OK, so it’s not “Titanic” or “Avatar” or even “The Abyss” (though that’s one’s close!). There’s no famous Hollywood star to have his name in lights. This James Cameron film is just Cameron, a vertical torpedo, a dedicated expedition crew, and 35,787 feet down into the unknown.
“My problem is I’m curious. I’m a curious monkey and I need to see for myself,” Cameron says of the reason for his March 2012 dive to the bottom of the Mariana Trench.
It was the first solo expedition to the earth’s deepest point — and the first in a privately funded and constructed sea craft — which made it that much more suspenseful. And because it was done by Cameron, who himself couldn’t tell you if he is an Explorer who happens to be a Filmmaker, or a Filmmaker who happens to be an Explorer, the whole thing had to be documented and made into a movie… in 3D.
James Cameron’s DEEPSEA CHALLENGE 3D — opening August 8th in theaters nationwide, including right here at the National Geographic Museum — isn’t going to break records at the box office like his Hollywood hits, but this is definitely the one that solidifies his legacy in the scientific community. And surely one to watch if you have any interest in the sea, diving, or oceanic exploration.
Over about 90 minutes, the majority of which Cameron spends building and testing the craft, DEEPSEA CHALLENGE 3D follows the dramatic story of Cameron as a National Geographic Explorer-in-Residence as he succeeds in the historic achievement of making the first successful solo dive to the Mariana Trench. (“You don’t compromise — not on the stuff that keeps you alive,” says Cameron detailing the millions of personal dollars he spent funding the mission, in partnership with National Geographic and Rolex.)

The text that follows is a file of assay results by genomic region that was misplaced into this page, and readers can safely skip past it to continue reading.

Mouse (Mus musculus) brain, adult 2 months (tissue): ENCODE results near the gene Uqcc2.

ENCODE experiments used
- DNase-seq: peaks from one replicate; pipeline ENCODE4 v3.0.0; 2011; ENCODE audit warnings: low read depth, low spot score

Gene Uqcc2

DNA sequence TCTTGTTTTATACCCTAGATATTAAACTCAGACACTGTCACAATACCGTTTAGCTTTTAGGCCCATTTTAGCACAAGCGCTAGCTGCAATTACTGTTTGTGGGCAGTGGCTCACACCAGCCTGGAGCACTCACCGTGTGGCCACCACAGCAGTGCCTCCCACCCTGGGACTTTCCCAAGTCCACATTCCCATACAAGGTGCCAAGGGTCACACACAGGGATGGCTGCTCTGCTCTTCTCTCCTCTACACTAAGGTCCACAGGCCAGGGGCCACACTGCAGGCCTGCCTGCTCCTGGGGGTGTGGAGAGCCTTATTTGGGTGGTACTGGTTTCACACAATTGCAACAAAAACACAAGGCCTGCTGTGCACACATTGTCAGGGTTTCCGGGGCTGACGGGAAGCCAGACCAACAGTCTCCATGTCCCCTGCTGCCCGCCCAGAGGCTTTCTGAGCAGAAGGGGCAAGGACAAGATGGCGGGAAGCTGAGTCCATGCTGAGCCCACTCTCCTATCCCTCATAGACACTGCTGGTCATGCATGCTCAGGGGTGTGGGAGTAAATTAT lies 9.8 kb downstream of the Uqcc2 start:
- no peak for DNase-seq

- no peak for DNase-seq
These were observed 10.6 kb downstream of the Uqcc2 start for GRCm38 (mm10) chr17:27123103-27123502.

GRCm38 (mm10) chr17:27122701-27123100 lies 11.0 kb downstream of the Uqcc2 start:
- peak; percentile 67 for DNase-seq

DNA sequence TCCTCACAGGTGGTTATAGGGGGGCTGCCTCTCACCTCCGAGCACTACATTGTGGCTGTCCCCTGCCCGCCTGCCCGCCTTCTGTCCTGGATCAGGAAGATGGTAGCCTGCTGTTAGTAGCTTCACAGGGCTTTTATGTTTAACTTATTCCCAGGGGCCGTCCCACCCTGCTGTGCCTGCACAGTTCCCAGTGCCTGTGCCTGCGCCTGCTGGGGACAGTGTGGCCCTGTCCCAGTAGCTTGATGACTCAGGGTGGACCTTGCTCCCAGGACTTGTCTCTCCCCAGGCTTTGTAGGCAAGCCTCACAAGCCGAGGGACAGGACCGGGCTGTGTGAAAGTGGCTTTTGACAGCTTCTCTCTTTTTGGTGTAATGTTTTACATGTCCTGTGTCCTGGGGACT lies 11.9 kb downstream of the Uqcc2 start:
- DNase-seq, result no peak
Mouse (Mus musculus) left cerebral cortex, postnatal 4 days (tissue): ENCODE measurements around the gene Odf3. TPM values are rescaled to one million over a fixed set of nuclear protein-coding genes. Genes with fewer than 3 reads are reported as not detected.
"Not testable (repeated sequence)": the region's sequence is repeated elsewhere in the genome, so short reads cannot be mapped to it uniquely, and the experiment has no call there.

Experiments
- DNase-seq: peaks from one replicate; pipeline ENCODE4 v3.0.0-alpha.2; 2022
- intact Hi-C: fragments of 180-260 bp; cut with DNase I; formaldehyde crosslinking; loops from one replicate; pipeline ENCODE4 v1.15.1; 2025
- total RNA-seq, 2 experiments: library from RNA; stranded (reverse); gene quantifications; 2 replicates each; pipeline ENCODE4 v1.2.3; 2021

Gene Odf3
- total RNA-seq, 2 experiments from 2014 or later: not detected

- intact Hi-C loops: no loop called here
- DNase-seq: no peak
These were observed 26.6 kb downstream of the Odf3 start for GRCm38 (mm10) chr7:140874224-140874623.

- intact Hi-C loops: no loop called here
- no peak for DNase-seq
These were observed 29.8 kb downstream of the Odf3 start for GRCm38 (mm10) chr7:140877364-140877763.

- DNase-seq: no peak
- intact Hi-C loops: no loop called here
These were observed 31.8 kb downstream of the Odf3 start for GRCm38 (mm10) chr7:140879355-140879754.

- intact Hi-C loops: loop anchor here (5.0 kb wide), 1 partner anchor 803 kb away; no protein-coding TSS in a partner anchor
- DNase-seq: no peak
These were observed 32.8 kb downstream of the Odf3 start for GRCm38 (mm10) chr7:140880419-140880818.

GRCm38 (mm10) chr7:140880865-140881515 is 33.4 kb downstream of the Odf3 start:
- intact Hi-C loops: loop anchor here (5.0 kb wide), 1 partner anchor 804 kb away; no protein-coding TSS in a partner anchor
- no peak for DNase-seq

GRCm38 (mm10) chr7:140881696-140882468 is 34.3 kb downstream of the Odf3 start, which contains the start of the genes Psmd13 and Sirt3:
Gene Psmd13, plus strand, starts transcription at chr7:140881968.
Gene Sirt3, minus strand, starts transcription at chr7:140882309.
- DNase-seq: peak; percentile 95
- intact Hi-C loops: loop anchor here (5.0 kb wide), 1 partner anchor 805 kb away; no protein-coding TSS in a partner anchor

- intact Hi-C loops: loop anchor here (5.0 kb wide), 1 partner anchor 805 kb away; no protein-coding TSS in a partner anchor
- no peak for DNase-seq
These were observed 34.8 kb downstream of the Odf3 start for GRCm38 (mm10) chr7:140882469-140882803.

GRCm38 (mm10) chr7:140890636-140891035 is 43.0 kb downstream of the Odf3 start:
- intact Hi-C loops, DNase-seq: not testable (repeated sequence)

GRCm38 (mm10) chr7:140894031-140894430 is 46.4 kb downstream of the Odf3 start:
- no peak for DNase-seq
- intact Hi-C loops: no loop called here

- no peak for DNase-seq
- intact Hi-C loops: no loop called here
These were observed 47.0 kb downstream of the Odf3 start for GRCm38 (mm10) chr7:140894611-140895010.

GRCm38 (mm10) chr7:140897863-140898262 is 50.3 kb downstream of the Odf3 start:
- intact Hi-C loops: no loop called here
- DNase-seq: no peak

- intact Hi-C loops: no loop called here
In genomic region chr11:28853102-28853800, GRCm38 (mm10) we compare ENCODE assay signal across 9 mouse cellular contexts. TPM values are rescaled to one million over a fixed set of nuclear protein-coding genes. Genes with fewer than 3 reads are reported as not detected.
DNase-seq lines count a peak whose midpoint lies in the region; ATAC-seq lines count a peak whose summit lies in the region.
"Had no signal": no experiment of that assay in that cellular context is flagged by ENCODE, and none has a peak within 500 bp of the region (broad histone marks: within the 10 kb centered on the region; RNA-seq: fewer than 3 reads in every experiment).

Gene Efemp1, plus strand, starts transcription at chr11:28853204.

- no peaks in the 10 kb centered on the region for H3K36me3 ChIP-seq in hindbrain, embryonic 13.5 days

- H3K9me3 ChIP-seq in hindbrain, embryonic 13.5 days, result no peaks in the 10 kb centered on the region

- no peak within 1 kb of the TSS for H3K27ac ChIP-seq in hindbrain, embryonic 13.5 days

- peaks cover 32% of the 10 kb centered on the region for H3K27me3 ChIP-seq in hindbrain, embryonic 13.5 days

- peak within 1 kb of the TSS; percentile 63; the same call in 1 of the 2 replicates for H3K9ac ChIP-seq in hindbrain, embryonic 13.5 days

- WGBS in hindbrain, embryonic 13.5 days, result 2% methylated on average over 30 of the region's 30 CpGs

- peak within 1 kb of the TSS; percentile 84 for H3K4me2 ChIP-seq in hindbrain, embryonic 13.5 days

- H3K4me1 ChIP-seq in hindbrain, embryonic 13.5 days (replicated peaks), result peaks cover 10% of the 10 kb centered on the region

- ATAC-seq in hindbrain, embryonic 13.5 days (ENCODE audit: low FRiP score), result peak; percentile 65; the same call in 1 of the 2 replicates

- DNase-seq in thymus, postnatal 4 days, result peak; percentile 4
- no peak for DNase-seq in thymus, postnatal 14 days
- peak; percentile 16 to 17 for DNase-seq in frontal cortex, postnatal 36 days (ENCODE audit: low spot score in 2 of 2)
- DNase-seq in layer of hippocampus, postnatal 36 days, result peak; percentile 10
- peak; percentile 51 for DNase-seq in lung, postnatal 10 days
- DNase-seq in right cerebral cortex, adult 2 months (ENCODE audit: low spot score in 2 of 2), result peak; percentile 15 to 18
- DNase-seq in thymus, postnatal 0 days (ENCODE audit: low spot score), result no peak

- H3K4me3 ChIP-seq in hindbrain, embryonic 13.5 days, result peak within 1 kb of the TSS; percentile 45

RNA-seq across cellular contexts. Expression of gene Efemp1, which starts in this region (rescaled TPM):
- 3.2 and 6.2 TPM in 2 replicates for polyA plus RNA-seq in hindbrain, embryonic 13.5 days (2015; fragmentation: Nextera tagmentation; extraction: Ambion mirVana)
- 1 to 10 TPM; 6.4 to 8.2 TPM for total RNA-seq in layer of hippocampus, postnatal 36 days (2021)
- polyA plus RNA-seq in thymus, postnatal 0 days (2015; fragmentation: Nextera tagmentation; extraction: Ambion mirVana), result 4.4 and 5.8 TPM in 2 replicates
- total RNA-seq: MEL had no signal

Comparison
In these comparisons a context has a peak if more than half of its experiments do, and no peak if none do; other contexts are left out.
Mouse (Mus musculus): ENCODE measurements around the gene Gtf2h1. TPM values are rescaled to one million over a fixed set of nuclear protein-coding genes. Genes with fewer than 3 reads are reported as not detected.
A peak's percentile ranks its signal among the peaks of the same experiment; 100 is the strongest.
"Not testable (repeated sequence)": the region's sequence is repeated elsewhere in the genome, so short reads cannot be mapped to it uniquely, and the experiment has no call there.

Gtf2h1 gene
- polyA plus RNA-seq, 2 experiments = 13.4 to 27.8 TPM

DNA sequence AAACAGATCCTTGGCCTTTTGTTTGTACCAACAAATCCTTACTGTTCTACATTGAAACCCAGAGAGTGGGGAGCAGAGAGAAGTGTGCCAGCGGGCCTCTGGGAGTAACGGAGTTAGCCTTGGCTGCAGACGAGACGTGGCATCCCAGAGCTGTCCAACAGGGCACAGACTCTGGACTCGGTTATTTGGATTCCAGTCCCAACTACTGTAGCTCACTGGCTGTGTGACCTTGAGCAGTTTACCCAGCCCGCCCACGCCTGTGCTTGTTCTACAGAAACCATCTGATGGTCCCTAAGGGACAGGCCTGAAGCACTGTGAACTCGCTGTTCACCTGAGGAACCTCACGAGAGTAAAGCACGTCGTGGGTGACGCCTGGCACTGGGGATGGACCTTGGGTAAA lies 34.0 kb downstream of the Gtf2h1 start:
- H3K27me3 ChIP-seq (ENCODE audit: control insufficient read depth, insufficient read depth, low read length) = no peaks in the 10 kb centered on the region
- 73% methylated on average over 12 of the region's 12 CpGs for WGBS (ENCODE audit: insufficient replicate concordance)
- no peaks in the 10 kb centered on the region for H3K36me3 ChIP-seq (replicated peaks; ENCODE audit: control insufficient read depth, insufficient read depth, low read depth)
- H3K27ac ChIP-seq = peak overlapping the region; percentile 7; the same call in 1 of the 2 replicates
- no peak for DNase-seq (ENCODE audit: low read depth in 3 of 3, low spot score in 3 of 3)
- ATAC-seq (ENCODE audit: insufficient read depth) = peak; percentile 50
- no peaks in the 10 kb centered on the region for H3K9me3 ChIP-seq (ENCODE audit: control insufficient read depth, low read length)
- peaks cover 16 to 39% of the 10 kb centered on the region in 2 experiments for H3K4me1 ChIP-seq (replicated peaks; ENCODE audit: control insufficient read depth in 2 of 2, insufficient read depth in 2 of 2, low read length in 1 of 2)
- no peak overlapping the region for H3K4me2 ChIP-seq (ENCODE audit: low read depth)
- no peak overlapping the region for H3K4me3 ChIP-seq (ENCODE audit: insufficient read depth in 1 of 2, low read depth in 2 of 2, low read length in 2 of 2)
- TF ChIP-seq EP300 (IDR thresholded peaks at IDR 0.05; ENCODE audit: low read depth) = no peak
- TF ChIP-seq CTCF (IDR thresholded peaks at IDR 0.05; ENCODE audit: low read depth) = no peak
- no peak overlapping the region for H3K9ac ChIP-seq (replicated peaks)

You’ll watch the intricacies — and setbacks — of designing a craft from scratch. You’ll experience the cameraderie of the crew that has Cameron’s life in their hands. You’ll marvel as the craft dives into the depths — with bonus footage from Cameron’s earlier dives to the Titanic and the Bismark. You’ll witness as Cameron sees firsthand dozens of undocumented species in the depths of the ocean. And eventually… what there is to be found “at a point so deep you could put Mount Everest in it with four Empire State Buildings stacked on top and not even break the surface.”
“Look what a little group of people with no adult supervision can do if they put their minds to it,” says Cameron.
*Images courtesy DeepSeaChallenge.com